Diving is seen as an extreme sport with inherent risks involved, however, divers choose to participate in the activity as it offers them an opportunity to explore a new and exciting world. When faced with in-water difficulties divers make use of a number of strategies in order to handle these situations. They would choose to manage the situation and dive, work with a buddy to overcome the challenge or end the dive.
The way a diver chooses to handle an in-water situation depends largely on the individual, how serious they perceive the problem to be, their in-water experience and the characteristics of that particular dive.
Here are the Three C’s of how divers handle in-water difficulties:
When faced with an uncomfortable or problem situation in the water divers first try so use, what researchers Kay Dimmok and Erica Wilson calls, consolidation. They would choose to take their attention away from the problem situation and rather focus on more enjoyable elements of the dive. They tend to either choose to just accept the situation or to use positive self-talk to encourage themselves to stay calm and to remind themselves that they are safe. By consolidating the situation divers remain autonomous and are able to identify problem situations and thus handle these challenges better.
In some cases divers would turn to their buddies for assistance – that’s what buddies are for! By accepting the support of their buddies divers gain calmness in uncomfortable situations which provide them the confidence to carry on with a dive when they might have cancelled it otherwise. Physical contact from a buddy is especially effective in helping a stressed diver relax and continue their dive. Debriefings are also used as a form of social support where divers can share their experiences and speak about the problem situations that they encounters during the dive. This encourages learning and fosters a safe environment for divers to raise their concerns.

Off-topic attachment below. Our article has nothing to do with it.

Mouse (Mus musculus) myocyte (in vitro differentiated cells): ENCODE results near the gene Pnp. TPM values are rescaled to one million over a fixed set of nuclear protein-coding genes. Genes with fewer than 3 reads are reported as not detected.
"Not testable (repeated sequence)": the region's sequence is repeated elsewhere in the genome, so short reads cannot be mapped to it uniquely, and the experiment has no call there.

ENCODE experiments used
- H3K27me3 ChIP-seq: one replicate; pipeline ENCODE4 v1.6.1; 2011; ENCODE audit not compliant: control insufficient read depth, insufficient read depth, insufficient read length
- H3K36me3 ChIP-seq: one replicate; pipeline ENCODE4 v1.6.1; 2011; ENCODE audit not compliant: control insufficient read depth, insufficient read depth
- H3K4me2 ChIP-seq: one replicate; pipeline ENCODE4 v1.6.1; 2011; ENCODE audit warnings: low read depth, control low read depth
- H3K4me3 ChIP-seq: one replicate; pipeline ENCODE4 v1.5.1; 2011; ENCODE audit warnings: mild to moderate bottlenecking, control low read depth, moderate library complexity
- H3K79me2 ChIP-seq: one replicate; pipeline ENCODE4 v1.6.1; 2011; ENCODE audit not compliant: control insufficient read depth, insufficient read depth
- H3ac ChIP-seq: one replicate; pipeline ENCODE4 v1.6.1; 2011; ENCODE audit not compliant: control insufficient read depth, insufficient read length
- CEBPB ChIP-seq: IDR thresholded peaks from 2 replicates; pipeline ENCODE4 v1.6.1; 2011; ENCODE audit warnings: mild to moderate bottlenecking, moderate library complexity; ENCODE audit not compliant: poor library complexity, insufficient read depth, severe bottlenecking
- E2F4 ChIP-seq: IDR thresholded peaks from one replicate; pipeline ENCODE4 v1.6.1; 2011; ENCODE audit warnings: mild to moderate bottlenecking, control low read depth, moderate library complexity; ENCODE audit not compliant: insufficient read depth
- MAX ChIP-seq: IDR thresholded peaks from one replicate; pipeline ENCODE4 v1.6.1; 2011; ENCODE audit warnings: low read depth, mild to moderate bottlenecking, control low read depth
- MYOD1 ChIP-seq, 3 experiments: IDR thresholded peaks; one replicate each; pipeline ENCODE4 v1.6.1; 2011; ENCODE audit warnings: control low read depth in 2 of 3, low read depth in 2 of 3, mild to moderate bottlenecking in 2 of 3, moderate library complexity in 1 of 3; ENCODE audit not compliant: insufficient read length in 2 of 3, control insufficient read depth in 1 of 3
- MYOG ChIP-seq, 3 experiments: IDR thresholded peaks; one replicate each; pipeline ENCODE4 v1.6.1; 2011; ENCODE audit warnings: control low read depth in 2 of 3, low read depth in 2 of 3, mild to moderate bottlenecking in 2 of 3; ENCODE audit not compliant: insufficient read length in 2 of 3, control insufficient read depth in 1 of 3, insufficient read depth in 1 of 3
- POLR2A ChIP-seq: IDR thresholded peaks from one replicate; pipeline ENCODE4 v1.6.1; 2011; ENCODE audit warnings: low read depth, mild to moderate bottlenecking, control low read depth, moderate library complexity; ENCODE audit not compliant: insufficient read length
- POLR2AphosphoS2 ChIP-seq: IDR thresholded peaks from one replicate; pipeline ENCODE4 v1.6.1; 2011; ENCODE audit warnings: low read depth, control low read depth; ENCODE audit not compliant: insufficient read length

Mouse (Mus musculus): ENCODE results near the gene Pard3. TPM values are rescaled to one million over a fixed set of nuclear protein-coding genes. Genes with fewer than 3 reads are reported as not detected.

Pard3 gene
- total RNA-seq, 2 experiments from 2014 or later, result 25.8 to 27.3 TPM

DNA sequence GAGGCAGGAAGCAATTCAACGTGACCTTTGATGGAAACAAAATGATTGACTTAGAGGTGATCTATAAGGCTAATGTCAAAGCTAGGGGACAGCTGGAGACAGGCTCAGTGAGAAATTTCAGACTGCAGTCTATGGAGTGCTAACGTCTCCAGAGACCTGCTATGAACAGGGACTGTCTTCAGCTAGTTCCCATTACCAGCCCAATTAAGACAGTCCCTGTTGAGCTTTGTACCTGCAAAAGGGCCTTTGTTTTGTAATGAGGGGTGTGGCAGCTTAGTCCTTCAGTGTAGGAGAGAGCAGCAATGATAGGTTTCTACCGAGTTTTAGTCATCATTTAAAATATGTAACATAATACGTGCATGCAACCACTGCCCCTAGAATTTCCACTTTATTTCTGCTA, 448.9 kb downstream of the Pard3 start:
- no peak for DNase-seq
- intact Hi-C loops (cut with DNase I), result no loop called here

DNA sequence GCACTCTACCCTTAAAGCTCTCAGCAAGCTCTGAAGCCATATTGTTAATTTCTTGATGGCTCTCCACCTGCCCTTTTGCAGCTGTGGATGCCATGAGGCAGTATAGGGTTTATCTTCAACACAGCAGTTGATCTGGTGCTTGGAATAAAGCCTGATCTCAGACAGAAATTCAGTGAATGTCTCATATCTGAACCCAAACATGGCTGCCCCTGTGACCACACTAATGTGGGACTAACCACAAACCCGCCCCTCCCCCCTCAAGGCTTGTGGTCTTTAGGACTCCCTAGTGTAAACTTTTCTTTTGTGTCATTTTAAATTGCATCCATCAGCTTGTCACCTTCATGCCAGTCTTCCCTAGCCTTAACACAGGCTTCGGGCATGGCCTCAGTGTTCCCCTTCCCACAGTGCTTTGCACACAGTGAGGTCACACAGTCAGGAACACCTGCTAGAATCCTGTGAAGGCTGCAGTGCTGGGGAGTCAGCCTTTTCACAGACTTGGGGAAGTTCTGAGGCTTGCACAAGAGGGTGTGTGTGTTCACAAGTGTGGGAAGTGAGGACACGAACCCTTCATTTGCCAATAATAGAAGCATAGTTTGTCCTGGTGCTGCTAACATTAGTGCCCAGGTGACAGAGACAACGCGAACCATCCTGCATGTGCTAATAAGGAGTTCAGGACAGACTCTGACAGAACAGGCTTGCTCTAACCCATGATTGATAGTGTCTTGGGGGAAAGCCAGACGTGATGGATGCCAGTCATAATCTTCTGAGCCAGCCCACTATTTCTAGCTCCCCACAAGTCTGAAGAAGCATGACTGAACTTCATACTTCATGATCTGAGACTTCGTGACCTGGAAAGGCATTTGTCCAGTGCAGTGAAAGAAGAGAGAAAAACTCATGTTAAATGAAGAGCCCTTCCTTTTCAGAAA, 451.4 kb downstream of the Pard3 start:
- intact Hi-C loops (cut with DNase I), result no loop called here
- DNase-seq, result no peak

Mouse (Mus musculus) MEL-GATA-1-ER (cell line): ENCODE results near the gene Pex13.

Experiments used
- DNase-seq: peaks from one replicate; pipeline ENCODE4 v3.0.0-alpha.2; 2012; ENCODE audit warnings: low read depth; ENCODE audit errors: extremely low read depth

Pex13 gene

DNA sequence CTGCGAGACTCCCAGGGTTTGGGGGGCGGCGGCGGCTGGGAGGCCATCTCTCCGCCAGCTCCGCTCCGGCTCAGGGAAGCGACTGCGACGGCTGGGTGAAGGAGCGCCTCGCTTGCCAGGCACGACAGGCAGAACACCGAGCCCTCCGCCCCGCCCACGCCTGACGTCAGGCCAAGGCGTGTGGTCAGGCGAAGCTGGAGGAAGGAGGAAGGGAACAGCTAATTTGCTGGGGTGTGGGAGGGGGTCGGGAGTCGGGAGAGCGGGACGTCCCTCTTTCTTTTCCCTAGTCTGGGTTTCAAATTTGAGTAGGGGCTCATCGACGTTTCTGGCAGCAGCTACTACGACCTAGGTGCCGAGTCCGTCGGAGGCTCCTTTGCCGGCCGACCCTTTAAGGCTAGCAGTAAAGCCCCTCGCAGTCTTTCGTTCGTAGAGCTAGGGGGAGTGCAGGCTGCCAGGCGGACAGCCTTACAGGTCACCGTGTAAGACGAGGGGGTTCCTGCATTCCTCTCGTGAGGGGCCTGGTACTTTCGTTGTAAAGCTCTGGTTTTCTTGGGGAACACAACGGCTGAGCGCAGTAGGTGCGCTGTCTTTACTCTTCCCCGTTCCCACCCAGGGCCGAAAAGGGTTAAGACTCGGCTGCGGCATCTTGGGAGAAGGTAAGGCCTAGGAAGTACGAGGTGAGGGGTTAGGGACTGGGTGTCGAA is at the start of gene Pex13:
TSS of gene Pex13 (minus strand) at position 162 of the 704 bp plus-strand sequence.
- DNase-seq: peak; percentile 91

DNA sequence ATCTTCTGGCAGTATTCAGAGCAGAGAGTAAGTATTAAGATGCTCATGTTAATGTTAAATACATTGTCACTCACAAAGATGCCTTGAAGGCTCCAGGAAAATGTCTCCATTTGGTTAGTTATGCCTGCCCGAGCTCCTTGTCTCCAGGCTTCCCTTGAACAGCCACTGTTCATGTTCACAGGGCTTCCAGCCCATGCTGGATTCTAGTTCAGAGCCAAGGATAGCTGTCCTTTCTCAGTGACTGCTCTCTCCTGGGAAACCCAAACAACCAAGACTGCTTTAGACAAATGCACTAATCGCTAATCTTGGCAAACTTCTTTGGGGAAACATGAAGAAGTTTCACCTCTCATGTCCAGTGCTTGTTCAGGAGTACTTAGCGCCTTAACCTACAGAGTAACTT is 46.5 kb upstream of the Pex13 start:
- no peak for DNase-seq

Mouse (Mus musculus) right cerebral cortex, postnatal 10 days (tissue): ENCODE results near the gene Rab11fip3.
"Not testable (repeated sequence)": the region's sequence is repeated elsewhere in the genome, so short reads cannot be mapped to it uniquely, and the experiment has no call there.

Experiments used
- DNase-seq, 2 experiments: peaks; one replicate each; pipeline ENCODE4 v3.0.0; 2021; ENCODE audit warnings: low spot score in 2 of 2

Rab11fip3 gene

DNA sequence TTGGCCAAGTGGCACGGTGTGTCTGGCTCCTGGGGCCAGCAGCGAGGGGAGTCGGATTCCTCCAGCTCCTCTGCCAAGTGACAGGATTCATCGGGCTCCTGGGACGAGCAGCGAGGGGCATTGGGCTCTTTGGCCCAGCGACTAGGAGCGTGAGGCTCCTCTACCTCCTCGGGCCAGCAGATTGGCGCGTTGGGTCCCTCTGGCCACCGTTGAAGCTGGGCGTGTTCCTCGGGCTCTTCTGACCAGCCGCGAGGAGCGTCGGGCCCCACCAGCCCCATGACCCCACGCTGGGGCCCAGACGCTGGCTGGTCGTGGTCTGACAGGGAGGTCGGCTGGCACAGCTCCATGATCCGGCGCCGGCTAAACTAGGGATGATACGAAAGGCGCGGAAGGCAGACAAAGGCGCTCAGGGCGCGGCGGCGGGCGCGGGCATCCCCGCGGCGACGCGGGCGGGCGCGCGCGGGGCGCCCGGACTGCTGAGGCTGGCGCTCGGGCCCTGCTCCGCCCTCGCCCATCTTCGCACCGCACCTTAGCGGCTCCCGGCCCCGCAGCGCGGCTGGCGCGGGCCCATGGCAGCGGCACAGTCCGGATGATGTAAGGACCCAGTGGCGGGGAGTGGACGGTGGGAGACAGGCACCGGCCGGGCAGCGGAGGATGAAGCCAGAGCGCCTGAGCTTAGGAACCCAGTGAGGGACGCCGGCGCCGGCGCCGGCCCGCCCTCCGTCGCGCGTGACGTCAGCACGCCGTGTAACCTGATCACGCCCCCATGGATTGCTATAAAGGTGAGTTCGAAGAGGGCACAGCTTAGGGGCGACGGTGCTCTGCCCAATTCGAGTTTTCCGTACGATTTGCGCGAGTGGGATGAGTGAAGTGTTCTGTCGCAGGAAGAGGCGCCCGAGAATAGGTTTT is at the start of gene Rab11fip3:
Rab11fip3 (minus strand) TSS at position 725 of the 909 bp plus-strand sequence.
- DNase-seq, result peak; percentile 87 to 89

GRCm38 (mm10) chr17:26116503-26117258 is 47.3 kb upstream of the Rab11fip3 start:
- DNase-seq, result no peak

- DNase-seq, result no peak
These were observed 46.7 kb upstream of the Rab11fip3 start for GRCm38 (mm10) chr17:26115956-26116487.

In extreme situations like equipment malfunctions or running low or out of air divers would choose to cancel their dive. This usually happens in situations when staying in the water poses a great personal risk. It has to be said, though that cancelling a dive should not only be done in ‘extreme’ cases, but any time when a diver does not feel comfortable doing or completing the dive. This relates to what the researchers call ‘environmental load’. This is an individual’s threshold of how much they can handle in a given situation. When their threshold is reached they tend to remove themselves from the environment. When divers face serious situations they shift their focus from other parts of the dive to the problem situation. They evaluate and negotiate whether to cancel the dive or not- this gives them a sense of control as they realise that their safety is most important.
The risks and uncertainty relating to scuba diving is part of what attracts divers to the sport, it challenges them and offers them an opportunity to have new and unique experiences. This fascination, however becomes less important if a situation becomes extreme, where divers might experience high anxiety levels or in situations that could become life-threatening. With skill and experience divers are able to control and improve problem situation. While consolidating and co-operating could work to handle problem situations, it is always an option to cancel a dive if you do not feel comfortable.
*A version of this article first appeared at www.scubadiverlife.com